informationliberation
The news you're not supposed to know...




An Introduction to Austrian Economics: Understand Economics, Understand Everything
The Century of the Self: The Untold History of Controlling the Masses Through the Manipulation of Unconscious Desires
The Disappearing Male: From Virility to Sterility

The Obama Deception: The Mask Comes Off
Operation Gladio: The Hidden History of U.S. Sponsored False Flag Terrorism in EuropeThe New American Century: The Untold History of The Project for the New American Century
(more)
Article posted May 19 2012, 4:21 AM Category: Politics/Corruption Source: AlterNet Print

How Corrupt Prosecutors Get Away With Sending Innocent People to Jail

Prosecutors are arguably the most powerful figures in the American criminal justice system, a system that is not equipped or willing to punish their crimes.
By Phillip Smith


Prosecutors are arguably the most powerful figures in the American criminal justice system. They decide which charges to bring, what plea bargains to offer, and what sentences to request. Given their role in the system and the broad powers they exercise, it is critical that they discharge those duties responsibly and ethically.

But according to attorneys and criminal justice reform advocates, prosecutors across the country are misbehaving -- and getting away with it. While the most common forms of prosecutorial misconduct are hiding exculpatory evidence and engaging in improper examination and argumentation, another form of intentional misconduct is the knowing use of false testimony to win convictions.

"Perjury can easily undermine a defendant's right to a fair trial," said Chicago criminal defense attorney Leonard Goodman.

He ought to know.

In 2009, Goodman represented Brian Wilbourn in a federal narcotics case in which prosecutors knowingly allowed an informant to testify that Wilbourn sold crack cocaine out of a penthouse apartment over a three-year period when he was in fact nowhere near the scene at any time.

"Mr. Wilbourn was safely locked away in prison when the informant testified that Wilbourn was selling drugs at the penthouse between 2002 and 2005," Goodman explained.

The US 7th District Court of Appeals overturned Wilbourn's conviction because of the perjured testimony.

"When the government obtains a conviction through the knowing use of false testimony, it violates a defendant's due process rights," wrote Judge Daniel Manion as he ordered the reversal.

And when a prosecutor knowingly allows perjured testimony to be heard, that's prosecutorial misconduct. In the Wilbourn case, Assistant US Attorney Rachel Cannon knew that her informant's testimony was false -- because Goodman told her so before the trial -- yet she has not been sanctioned in any way. That's not unusual.

Read More

Photo by bloomsberries, Flickr Creative Commons





Latest Politics/Corruption
- Retired Army Officer: Success Is 'Acres and Acres of Dead Terrorists'
- DOJ Investigates Law Enforcement Agencies All Over The Nation But Can't Be Bothered To Police Itself
- Florida: City Council Embraces Accident Causing Cameras
- Bill O'Reilly Attempts to Belittle the Positive Impact of Copblocking
- "Boy, You're a Dumb Ass Aren't You!": MSNBC Host Krystal Ball Proves She's A Vacuous News Reader
- DOJ Claims Judge Who Trashed 'Made Up Plot' Should Be Removed For Being 'Hostile' To The Gov't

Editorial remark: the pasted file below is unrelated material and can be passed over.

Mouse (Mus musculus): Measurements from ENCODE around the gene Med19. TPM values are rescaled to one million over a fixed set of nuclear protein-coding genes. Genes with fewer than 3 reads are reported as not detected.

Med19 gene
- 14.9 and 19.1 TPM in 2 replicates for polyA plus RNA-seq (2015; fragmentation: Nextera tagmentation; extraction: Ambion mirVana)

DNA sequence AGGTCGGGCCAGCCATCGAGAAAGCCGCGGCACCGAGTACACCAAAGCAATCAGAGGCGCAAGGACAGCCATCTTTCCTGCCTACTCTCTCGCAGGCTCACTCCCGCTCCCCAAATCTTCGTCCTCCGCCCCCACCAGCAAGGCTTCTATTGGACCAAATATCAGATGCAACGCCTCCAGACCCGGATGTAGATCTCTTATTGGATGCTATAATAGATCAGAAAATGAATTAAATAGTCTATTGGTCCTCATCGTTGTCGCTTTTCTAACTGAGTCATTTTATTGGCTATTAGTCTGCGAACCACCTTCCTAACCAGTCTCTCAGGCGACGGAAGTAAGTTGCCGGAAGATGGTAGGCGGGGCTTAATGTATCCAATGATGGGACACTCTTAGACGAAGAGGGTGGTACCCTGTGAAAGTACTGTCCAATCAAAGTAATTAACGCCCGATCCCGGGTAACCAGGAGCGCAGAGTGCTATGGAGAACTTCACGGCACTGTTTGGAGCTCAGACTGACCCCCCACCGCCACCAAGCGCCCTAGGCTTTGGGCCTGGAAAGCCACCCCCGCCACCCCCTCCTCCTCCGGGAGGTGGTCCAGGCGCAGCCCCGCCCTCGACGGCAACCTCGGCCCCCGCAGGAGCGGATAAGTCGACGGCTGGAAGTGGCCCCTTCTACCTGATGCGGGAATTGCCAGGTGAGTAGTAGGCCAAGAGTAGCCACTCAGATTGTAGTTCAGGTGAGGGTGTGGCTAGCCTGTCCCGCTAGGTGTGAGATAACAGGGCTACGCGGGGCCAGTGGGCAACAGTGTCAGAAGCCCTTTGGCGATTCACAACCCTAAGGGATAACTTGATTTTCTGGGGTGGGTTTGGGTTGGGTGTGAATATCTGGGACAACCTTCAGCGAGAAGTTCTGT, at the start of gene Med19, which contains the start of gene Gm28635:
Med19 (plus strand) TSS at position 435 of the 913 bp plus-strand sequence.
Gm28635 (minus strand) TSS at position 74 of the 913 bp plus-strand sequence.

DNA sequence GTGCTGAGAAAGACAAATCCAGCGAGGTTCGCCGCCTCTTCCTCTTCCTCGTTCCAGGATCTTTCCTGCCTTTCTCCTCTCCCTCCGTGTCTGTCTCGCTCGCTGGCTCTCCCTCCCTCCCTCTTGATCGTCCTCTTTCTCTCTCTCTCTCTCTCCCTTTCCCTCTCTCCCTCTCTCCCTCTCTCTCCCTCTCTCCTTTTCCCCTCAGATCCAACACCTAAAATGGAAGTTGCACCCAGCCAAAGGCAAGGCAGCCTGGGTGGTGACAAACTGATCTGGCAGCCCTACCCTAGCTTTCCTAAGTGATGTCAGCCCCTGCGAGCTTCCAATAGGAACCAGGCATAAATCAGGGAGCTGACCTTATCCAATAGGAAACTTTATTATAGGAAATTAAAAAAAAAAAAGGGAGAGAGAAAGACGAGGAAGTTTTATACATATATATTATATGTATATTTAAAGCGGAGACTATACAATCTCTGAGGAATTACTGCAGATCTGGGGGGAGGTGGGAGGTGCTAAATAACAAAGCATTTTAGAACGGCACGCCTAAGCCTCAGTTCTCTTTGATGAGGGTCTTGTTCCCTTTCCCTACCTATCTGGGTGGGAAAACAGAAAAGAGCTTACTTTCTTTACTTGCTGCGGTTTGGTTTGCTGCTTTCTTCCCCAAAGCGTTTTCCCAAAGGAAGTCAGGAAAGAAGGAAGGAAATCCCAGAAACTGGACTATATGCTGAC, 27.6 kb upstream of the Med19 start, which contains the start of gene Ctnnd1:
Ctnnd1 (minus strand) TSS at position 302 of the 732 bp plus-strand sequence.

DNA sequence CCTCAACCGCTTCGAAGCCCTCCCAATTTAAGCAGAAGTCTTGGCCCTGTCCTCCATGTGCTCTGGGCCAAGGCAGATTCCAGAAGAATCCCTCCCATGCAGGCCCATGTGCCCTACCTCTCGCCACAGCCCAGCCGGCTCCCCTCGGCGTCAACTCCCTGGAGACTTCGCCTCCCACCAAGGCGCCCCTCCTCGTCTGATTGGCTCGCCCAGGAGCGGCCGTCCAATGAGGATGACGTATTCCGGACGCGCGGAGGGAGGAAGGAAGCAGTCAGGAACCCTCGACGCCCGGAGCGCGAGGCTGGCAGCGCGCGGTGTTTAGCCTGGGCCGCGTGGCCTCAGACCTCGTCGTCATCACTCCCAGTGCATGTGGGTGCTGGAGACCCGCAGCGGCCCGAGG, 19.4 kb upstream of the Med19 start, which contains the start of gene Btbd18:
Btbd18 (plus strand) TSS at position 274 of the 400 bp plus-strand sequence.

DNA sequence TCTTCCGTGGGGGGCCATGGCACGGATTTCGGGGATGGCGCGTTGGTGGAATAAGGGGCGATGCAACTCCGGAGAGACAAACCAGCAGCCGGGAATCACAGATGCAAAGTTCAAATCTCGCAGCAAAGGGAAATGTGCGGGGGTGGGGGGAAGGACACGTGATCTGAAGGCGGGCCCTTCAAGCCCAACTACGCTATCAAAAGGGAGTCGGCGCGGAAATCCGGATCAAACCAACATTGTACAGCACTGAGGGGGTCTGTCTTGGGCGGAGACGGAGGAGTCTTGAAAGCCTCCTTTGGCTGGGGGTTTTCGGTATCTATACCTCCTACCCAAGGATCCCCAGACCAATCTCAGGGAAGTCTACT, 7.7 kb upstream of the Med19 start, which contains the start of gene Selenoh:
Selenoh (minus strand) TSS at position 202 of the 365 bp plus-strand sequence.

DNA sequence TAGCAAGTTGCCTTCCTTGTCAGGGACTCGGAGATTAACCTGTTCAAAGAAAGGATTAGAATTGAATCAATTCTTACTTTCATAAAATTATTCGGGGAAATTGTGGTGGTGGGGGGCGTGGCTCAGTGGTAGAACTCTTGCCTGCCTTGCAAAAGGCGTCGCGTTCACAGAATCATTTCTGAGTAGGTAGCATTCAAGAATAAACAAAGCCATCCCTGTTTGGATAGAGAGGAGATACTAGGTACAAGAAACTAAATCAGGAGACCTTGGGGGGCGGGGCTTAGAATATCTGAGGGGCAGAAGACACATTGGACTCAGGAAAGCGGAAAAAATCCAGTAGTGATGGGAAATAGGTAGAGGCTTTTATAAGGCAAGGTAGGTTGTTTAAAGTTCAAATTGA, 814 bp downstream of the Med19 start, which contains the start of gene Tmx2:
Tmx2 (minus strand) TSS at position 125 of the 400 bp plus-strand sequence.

- Maryland Bans High-Proof Grain Alcohol To 'Reduce Rape'
- Hillary Clinton says freedom of choice "deeply disturbing"









No Comments Posted Add Comment


Add Comment
Name
Comment

* No HTML


Verification *
Please Enter the Verification Code Seen Below
 


PLEASE NOTE
Please see our About Page, our Disclaimer, and our Comments Policy.


FAIR USE NOTICE
This site contains copyrighted material the use of which in some cases has not been specifically authorized by the copyright owner. Such material is made available for the purposes of news reporting, education, research, comment, and criticism, which constitutes a 'fair use' of such copyrighted material in accordance with Title 17 U.S.C. Section 107. If you wish to use copyrighted material from this site for purposes of your own that go beyond 'fair use', you must obtain permission from the copyright owner. It is our policy to respond to notices of alleged infringement that comply with the DMCA and other applicable intellectual property laws. It is our policy to remove material from public view that we believe in good faith to be copyrighted material that has been illegally copied and distributed by any of our members or users.

About Us - Disclaimer - Privacy Policy



Advanced Search
Username:

Password:

Remember Me
Forgot Password?
Register

Body Cam Shows Cop Shoot Unarmed Teen Walking Away, DA Rules It "Justified" - 10/01Accused of Stealing a Backpack, High School Student Jailed for Nearly Three Years Without Trial - 10/01Great-Grandfather Shot to Death By Cop While Parked In His Own Driveway - 10/01Disgraced Sheriff Accused of Frame-Up Job - 10/01Once Upon a Time, Patrick Buchanan was Michael Brown, Sort Of - 10/01US Loosens Standards on Killing Civilians - 10/01The Danger We Face Is From Within - 10/01Government "Security" Dictated by Prank-Calling Sadist in Walmart Shooting - 09/30

Rialto, CA Police Made to Wear Cameras, Use of Force Drops by Over Two-ThirdsCop Who Karate Chopped NY Judge In Throat Gets Off Scot-FreeFlorida Cop Smashes Compliant Woman's Face Into Car -- "Maybe Now You Can Understand Simple Instructions"VIDEO: Lapel Cam Reveals A Day In The Life Of A U.S. Police Officer (Tasing, Beating, Breaking & Entering, Stomping On Heads... and Laughing About It)Caught On Tape: Officer Sucker Punches Inmate In Face, Files Report Claiming 'Self Defense'Insult Person On Twitter, Go To JailSWAT Team Brings TV Crew To Film Raid Against Threatening Internet Critic -- Raids Innocent Grandma InsteadCop Karate Chops NY Judge In The Throat
(more)

 
Top